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July 26, 2022 6 min read

Exercises that include barbells and dumbbells are often thought to be superior to bodyweight exercises, but your bodyweight can provide more resistance than you may realize.

An exercise like the push up is a popular exercise that can be challenging to do just one rep properly and can prove that bodyweight exercises shouldn’t be overlooked.

Another exercise that can be difficult for lifters of all fitness levels is the triceps dip. This upper body exercise requires strength, stability, and stamina to push through the reps.

This compound exercise recruits multiple muscle groups in your upper body, and all you need is a dip station and your own bodyweight.

What Muscles Do Dips Work?

Dips are a compound exercise meaning they work multiple muscle groups at a time. This can be beneficial for building upper body strength and building muscle mass.

This effective upper body workout targets the muscles in your arms, chest, and back and can be adjusted to target one specific area to a greater degree.

Triceps

Commonly referred to as triceps dips, it’s no surprise that the triceps are one of the main muscles worked during this exercise. 

This is the muscle located on the back of your upper arm and takes up a huge portion of it. If you want bigger, stronger arms, the triceps shouldn’t be overlooked by bicep curls.

The triceps are made up of three heads: the long, lateral, and medial head. Together, they are responsible for extending your arm and stabilizing the shoulder joint, so they play a huge role in the pushing and extension part of dips.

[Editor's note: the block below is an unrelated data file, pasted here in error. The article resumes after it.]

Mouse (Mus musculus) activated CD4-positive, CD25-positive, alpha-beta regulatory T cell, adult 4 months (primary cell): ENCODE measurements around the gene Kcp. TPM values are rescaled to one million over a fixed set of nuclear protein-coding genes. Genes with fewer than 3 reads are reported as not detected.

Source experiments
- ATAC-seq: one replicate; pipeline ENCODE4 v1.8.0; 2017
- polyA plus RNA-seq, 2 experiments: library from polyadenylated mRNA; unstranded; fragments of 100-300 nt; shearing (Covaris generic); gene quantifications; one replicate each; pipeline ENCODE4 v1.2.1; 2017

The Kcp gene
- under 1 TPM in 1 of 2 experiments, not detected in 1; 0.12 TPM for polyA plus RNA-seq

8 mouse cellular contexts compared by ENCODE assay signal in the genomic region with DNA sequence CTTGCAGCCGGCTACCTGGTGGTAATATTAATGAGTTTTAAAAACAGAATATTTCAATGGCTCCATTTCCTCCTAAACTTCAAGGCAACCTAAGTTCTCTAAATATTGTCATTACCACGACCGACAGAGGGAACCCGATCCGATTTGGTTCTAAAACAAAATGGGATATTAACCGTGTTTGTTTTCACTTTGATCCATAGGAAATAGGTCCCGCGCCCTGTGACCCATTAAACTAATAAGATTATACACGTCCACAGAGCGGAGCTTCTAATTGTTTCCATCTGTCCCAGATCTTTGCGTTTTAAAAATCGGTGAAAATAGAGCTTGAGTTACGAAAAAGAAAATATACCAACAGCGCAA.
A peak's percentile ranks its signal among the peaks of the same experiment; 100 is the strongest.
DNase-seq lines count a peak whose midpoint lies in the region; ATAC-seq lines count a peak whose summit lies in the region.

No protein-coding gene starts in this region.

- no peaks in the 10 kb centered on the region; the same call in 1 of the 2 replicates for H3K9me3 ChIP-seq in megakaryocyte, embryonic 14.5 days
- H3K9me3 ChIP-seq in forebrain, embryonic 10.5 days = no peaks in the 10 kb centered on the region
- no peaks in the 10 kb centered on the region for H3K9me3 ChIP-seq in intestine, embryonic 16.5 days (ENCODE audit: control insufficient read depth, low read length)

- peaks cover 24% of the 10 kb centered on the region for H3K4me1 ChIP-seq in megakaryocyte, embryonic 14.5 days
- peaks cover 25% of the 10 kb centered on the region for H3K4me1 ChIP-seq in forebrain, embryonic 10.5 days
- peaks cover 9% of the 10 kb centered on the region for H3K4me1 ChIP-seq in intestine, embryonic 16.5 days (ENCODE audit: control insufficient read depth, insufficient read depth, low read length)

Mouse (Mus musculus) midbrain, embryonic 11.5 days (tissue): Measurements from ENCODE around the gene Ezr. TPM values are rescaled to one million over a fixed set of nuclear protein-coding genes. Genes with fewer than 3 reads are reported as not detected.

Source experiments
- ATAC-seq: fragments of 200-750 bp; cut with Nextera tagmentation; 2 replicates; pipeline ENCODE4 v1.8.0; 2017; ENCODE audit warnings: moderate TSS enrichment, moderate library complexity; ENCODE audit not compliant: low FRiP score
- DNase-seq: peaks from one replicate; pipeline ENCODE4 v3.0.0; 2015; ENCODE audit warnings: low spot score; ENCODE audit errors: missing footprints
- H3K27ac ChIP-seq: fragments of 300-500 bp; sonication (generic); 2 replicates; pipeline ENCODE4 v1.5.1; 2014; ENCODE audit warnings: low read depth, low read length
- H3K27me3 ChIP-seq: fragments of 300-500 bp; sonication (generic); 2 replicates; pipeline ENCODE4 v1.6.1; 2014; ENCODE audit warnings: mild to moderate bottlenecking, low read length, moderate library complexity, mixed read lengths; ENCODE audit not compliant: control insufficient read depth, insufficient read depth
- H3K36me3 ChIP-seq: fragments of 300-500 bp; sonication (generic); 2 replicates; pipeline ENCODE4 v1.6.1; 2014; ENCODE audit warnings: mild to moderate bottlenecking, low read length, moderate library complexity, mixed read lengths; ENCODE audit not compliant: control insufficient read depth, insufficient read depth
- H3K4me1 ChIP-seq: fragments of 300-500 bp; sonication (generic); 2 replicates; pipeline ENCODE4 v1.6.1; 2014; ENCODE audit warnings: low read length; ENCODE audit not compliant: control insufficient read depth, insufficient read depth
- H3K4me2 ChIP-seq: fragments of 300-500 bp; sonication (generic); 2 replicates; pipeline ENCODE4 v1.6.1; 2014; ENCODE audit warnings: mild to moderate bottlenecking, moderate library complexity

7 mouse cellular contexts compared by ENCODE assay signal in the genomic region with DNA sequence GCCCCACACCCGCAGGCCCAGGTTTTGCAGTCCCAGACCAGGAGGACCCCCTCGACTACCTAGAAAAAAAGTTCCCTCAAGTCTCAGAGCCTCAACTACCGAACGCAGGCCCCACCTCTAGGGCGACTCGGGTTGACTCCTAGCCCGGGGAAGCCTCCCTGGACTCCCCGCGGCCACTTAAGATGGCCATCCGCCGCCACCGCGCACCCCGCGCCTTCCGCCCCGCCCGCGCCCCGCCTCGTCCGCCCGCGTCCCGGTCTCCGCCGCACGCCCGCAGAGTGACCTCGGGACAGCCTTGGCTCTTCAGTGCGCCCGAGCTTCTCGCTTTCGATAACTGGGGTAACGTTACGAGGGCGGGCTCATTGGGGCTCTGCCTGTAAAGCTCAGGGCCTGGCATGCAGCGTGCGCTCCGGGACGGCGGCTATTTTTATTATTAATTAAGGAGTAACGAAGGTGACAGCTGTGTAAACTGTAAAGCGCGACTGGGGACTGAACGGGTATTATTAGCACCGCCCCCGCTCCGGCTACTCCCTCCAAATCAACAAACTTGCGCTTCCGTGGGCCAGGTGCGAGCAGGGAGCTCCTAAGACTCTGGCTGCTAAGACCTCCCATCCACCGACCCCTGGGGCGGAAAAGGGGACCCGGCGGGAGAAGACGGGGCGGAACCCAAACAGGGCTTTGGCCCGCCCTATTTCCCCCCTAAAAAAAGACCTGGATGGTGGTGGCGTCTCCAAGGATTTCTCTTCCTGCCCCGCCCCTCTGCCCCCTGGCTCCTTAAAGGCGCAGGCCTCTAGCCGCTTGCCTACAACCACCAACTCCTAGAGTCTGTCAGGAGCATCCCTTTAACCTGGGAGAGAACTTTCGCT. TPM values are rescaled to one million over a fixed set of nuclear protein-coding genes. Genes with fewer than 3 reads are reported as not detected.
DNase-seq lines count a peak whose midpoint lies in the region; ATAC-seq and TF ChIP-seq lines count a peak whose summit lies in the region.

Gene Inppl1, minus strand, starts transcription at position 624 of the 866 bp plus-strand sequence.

If this muscle is weak, it can limit your range of motion in your arms, elbows, and shoulders. 

Exercising the triceps with dips can be important for pushing strength and daily function.

Pectorals

Depending on how you position yourself, you can target your pectorals more in dips. Your chest muscles, also known as your pecs, stretches across the chest from your shoulders to your breastbone.

Made up of the pectoralis major and minor, this muscle group is responsible for flexing, adducting, and rotating the arm. When you push your arms away from your body or your body away from your arms, you’re using your chest muscles.

When performing dips, if you lean slightly forward instead of staying straight up, you could target your chest more.

Deltoids

The deltoids, or the delts, are the biggest muscle in your shoulder. The anterior, lateral, and posterior deltoid make up this muscle group. Together, these heads help adduct, flex, and extend the arm, and they can help compensate for shoulder stability during a rotator cuff injury.

In dips, the anterior deltoid is the head that’s recruited and is a synergist muscle, meaning it’s part of the group of muscles that assist in a movement.